A little bit of research never goes astray. -charlie
I read today that I’d be classed as a natural ethnographer ie someone who hangs around online to gain a better understanding. As this person (just commenting on a post that I read) put it, an online ethnographer loves to explore and understand the culture of communities, and the patterns that define the relationships. Of course, online, is one of the most exciting and enthralling of new places to “hang out”. It’s impossible to say anything other than online is in it’s infancy, simply due to the very fact it has only been around for about ten years (and in the scheme of things us humans have been around a tad longer) BUT the one constant is that humans like to engage, socialise and have conversations.
The online playground stuff is simply due to the fact no one has really got the hang of it yet.
Do you agree? Consider…
One person may do “too much”. They might expose too much, say too much, be too open. But in who’s eyes? Well, obviously the eyes of the people around them – the community. The community has moderated that person. They disapprove. Currently.
But think to the ways communities grow and accept. It has taken leaders, early adopters and people who are a tad more “out there” to break down those conservative community walls. People become desensitized.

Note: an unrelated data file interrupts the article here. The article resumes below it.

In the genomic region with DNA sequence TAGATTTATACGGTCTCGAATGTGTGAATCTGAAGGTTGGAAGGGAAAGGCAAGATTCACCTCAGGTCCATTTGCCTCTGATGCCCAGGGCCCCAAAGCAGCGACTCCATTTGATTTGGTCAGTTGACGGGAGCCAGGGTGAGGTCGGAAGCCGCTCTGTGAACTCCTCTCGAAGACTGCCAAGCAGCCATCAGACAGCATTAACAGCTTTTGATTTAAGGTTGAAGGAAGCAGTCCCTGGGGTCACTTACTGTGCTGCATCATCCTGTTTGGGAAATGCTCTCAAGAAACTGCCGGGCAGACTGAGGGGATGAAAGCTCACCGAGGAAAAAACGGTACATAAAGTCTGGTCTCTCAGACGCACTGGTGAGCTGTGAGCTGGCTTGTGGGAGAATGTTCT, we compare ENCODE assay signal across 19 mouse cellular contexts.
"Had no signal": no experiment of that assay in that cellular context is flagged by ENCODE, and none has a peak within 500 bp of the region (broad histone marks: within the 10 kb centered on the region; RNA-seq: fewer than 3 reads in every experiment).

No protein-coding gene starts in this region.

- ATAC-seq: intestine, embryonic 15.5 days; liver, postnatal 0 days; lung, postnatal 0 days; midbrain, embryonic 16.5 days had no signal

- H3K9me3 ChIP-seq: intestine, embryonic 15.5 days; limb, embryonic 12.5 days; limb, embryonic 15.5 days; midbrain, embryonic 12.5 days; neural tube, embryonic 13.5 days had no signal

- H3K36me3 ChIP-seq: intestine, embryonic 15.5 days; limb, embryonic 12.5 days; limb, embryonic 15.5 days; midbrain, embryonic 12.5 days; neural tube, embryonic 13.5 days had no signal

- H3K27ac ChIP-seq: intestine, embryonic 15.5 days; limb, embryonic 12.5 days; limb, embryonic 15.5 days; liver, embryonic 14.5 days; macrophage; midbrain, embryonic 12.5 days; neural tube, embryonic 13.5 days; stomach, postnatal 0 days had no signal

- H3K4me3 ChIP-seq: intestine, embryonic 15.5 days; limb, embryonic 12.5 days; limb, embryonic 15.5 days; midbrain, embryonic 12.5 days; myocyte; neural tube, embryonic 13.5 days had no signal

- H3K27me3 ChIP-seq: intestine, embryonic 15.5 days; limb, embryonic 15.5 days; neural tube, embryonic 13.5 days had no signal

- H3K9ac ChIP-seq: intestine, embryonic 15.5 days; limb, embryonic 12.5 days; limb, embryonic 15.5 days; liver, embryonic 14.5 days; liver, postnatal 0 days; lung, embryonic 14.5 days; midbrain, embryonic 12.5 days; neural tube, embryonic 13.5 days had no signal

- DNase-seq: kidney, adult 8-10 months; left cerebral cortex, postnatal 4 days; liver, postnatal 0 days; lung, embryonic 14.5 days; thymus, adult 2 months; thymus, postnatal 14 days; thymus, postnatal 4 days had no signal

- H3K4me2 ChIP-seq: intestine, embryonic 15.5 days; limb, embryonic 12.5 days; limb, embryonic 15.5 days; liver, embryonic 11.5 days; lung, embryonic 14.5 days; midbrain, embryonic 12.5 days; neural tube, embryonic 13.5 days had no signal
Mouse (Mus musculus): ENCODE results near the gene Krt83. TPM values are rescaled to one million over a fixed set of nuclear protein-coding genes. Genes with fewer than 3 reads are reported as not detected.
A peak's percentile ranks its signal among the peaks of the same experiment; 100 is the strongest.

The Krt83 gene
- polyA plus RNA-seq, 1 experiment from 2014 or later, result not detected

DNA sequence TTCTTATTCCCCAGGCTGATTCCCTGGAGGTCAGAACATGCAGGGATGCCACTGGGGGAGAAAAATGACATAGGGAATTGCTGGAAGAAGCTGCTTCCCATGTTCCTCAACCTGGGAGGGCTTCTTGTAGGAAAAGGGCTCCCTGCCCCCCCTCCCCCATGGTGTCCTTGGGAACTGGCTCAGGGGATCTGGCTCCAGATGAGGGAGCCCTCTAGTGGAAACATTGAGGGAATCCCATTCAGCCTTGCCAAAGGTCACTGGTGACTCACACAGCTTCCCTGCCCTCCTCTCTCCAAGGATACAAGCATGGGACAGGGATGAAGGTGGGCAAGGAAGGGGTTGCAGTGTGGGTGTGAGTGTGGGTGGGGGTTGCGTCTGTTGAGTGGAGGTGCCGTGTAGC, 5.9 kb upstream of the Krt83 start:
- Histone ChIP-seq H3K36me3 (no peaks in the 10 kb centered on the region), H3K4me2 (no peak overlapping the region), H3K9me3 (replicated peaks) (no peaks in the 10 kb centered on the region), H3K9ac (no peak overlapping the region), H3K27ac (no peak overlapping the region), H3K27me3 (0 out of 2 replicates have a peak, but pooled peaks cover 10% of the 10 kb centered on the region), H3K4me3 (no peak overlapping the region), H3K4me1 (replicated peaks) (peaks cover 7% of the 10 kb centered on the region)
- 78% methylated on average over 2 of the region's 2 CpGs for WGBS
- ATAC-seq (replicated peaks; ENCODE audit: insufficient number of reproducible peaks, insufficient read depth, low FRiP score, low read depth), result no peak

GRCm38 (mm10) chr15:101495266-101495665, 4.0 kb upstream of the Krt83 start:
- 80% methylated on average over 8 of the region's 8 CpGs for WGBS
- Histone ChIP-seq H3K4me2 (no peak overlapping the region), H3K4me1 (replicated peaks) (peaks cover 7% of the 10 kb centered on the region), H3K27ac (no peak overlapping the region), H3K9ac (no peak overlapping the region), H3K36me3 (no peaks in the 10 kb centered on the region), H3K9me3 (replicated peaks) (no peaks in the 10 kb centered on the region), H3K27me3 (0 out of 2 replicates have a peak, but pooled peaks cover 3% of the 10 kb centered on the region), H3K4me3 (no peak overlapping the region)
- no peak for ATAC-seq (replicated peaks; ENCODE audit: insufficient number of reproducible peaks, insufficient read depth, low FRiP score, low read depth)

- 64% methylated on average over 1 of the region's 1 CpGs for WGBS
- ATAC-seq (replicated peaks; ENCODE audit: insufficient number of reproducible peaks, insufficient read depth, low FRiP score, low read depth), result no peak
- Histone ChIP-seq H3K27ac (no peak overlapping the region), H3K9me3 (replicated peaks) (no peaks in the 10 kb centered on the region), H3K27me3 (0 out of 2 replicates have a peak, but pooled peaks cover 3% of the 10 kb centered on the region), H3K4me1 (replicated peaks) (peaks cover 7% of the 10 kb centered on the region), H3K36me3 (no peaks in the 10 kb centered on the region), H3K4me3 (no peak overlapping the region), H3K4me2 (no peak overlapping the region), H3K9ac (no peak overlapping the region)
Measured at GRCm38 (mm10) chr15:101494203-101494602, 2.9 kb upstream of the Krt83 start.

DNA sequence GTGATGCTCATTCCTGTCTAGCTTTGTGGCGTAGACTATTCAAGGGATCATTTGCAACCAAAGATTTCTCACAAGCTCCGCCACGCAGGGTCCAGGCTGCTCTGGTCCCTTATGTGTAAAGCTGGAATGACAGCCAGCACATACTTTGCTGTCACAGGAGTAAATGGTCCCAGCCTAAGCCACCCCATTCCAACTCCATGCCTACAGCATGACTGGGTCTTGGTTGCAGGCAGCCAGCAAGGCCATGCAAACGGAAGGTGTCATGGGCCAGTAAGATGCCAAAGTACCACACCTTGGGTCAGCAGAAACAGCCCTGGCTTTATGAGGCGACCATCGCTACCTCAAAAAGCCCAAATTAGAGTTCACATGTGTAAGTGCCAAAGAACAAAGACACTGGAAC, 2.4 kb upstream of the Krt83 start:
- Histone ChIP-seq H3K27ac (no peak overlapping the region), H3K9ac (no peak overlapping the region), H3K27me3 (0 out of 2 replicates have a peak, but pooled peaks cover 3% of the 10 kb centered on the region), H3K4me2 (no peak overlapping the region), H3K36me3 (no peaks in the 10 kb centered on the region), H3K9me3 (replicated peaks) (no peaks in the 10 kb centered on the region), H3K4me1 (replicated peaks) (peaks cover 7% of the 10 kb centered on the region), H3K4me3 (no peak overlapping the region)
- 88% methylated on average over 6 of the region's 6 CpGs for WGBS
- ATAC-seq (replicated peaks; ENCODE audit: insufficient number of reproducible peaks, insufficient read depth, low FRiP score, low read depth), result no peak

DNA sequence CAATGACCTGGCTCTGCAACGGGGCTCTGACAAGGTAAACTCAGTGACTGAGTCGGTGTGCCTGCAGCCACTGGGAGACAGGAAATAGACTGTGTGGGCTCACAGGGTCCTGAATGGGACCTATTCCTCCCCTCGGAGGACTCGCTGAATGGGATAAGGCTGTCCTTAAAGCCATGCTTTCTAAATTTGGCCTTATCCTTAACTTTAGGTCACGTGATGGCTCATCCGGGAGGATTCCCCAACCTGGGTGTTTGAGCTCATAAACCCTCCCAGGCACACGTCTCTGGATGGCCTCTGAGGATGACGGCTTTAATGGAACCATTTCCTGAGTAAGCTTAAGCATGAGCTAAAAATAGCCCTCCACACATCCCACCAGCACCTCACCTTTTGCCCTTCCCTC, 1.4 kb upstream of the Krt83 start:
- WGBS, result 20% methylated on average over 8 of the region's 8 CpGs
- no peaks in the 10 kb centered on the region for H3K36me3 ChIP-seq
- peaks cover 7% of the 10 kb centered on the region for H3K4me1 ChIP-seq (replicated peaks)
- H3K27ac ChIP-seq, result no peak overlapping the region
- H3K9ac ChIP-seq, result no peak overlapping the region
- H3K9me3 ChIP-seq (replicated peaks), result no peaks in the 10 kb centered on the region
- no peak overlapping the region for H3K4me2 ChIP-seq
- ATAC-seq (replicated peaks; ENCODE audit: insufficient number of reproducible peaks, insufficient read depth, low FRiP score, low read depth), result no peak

They break down the barriers themselves and start to adopt.
Anyway… in the meantime… it’s great to people watch. To people watch online. You learn a lot about a person. Can you tell a fake profile from a real? I can. I accept them, but I know them. Can you tell if someone is obsessed, intrigued, engaged, bored? Do you watch a person grow and change, even through their life changing moments like having a baby or getting married. So many moments shared. Intriguing times we live in. So, consider this:
What Story Does Your Facebook Profile Tell
Do you know everyone you’ve connected with or did you let a few people slip in under the radar without being fully aware of who they are? If so, you might want to rectify that by creating friend lists and limiting who sees what. The groups you join and events you RSVP to tell a story.
Your company has been planning a big reveal, one that’s going to blow the competition’s mind. You’re the company’s most well known developer on the social media scene and you’ve recently joined several Facebook groups relating to developing mobile apps. You’ve also started RSVPing to Facebook events around the same topic, all at the same time your department has been working on a top secret mobile app for your company. Don’t forget all those check-ins with Facebook’s new geotagging feature, Places. Guess what? You might be tipping off the competition to your company’s next big move.